Two of the most egregious offenders were subject to withering scrutiny, although it didn’t last long enough to get very deep. Lisa Jackson, the former EPA Administrator whose FOIA-evadable email address was under the alias “Richard Windsor” – named in part for her dog – was questioned about a message sent to Siemens vice president Alison Taylor in which she asked her to “use my home email rather than this one when you need to contact me directly….”
In a sign her troubles have undergone a significant expansion, the Washington Free Beacon reported last week that former EPA Administrator Lisa Jackson has hired a lawyer as new details of her use of private email accounts to conduct official government business were revealed.
The agency and its previous head have still breathed easy despite months of inquiries and Freedom of Information Act requests from Chris Horner of the Competitive Enterprise Institute and American Tradition Institute. Jackson and enviro-crats have been shielded by colleagues’ efforts to block access to records, delay their delivery, or conceal damning information with redactions. Nevertheless the indefatigable Horner has continued to pepper the agency with new requests from new angles almost every time he discovers a new hint of malfeasance revealed from previous requests.
Will a state be willing to act against the Environmental Protection Agency’s practice of exposing humans to diesel exhaust emissions, when medical authorities and the courts have refused to intervene?
It may be the case in North Carolina, where doctors have conducted such experiments at EPA’s Human Studies Facility in Chapel Hill. A bill introduced at the state legislature would criminalize research that subjects human beings to the inhalation of “fine particulate matter” (called “PM2.5” in regulators’ lingo), which EPA and previous Administrator Lisa Jackson have said causes cancer and even premature deaths. A felony conviction, if the bill is passed as written, would require punishment at the same level as those found guilty of patient abuse, and assault inflicting bodily injury.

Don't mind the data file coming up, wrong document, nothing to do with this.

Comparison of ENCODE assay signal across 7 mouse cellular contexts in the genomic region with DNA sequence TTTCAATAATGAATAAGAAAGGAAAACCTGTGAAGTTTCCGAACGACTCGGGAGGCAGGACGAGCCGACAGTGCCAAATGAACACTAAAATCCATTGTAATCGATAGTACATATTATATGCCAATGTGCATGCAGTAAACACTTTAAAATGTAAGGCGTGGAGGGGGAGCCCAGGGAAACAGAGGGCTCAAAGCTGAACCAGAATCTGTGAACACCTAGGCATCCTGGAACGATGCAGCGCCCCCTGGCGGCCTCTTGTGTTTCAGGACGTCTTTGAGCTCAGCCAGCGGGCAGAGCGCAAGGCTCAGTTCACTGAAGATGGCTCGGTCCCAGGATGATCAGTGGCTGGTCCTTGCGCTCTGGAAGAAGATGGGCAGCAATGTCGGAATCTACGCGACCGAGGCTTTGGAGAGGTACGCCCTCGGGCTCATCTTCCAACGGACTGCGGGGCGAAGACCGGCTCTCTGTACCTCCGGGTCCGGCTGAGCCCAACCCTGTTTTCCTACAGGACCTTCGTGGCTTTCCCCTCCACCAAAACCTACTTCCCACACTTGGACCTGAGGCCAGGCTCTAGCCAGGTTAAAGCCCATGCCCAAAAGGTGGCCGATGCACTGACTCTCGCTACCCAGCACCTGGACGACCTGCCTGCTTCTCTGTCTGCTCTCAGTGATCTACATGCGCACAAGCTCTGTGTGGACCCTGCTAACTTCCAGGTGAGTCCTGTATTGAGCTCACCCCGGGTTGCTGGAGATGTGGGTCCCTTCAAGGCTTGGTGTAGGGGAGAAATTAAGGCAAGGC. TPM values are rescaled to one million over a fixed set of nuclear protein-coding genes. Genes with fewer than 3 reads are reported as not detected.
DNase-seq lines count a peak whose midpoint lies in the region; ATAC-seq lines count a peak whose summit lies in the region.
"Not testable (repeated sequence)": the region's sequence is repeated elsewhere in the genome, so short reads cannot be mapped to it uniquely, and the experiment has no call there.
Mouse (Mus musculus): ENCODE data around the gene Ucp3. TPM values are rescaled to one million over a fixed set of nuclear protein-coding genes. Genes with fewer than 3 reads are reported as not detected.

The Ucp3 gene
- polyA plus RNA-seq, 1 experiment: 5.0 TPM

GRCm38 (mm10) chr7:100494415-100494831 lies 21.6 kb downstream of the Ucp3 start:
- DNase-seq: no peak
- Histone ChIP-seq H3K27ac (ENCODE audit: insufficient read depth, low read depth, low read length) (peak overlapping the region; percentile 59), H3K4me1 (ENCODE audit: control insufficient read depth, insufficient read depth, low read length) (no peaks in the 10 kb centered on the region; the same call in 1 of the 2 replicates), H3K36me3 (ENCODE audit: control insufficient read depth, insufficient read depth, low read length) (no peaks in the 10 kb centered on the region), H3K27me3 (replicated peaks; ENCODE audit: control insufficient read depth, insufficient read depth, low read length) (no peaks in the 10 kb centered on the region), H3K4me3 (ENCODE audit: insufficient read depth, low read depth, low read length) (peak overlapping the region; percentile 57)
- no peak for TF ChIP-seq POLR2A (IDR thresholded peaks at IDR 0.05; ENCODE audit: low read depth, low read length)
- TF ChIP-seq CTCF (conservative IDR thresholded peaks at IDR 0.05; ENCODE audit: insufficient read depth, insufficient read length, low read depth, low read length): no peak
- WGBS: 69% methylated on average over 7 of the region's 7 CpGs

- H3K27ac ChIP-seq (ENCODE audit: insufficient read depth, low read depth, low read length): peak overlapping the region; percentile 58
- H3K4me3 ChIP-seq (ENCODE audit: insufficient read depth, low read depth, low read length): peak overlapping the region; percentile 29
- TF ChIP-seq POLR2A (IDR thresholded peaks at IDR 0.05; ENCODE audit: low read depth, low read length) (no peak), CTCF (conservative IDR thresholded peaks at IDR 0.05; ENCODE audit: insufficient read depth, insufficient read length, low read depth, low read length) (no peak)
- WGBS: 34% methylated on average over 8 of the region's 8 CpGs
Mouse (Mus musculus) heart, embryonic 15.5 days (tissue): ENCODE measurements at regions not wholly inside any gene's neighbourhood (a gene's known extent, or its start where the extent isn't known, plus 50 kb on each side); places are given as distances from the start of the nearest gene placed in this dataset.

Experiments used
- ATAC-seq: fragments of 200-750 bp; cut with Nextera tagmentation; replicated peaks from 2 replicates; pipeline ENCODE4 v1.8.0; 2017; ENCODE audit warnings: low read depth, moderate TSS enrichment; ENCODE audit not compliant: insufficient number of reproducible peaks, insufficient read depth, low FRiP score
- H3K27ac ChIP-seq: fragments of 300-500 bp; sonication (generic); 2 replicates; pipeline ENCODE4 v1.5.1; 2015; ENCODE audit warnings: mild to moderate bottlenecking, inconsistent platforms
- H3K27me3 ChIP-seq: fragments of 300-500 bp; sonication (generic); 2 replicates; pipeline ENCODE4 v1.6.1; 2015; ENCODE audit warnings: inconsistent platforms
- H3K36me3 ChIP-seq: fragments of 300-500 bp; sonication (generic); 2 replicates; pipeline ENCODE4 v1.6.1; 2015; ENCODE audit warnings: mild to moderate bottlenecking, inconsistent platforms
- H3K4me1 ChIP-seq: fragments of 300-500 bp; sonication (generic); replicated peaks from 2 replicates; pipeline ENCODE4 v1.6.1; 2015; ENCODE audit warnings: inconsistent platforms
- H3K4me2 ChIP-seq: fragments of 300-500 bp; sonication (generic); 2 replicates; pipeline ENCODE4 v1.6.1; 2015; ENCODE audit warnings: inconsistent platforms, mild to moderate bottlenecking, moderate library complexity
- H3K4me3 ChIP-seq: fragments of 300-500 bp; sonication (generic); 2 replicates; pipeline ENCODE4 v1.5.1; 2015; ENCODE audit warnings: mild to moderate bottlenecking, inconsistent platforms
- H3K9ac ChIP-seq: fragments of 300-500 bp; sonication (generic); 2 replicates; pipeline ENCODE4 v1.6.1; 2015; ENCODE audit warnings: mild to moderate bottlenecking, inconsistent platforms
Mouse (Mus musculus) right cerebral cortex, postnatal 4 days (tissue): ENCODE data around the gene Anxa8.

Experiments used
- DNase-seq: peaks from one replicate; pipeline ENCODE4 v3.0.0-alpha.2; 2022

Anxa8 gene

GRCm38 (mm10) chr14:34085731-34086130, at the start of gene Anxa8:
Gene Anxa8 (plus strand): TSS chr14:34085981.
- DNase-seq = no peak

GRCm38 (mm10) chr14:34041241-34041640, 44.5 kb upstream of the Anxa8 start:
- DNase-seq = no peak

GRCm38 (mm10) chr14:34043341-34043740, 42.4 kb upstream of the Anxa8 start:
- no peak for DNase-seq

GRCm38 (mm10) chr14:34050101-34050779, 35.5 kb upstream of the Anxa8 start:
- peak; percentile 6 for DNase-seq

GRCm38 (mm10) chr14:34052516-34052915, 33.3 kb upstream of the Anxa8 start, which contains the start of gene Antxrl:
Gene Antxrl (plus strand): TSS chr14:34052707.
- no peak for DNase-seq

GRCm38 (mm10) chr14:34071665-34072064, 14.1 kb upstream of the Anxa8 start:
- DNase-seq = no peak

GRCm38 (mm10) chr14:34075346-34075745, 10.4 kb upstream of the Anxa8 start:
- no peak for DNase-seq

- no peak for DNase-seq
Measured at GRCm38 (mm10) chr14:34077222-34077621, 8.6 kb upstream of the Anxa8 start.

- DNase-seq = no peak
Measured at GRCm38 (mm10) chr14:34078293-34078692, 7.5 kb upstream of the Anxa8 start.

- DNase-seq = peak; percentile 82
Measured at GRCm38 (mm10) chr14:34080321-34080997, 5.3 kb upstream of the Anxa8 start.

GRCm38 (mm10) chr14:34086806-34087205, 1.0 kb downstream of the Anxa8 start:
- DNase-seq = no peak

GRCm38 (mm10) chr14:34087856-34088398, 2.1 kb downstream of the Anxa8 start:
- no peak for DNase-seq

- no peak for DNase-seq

Congressional overseers seek to determine whether the cabinet agencies under President Obama (specifically the Environmental Protection Agency), who promised “an unprecedented level of openness in government,” have hidden communications about official business with the use of private and alias email accounts.
As the now-bankrupt stimulus loan recipient Abound Solar filed for Chapter 7 (liquidation) bankruptcy in early July thanks largely to its defective modules, the Department of Energy still praised the company’s work as “innovative” and cost competitive, all while it blamed Abound’s failure on China for dumping underpriced panels on the market.
And now, despite the fact that Abound no longer exists, DOE is still withholding public information about the company because it claims it would harm the inactive business’s competitive edge by disclosing trade secrets.
Recent email communication between White House Deputy Chief Technology Officer Andrew McLaughlin (in photo), who is Google’s former head of Global Public Policy, and multiple outside individuals raise new questions about the official’s alleged circumvention of federal ethics and recordkeeping rules.
McLaughlin’s communications with Google officials and others about issues that directly benefit the company appears to be more extensive than indicated by a May White House report, which resulted in an official reprimand of Mr. McLaughlin. Click here for a 12-page pdf of the McLaughlin emails.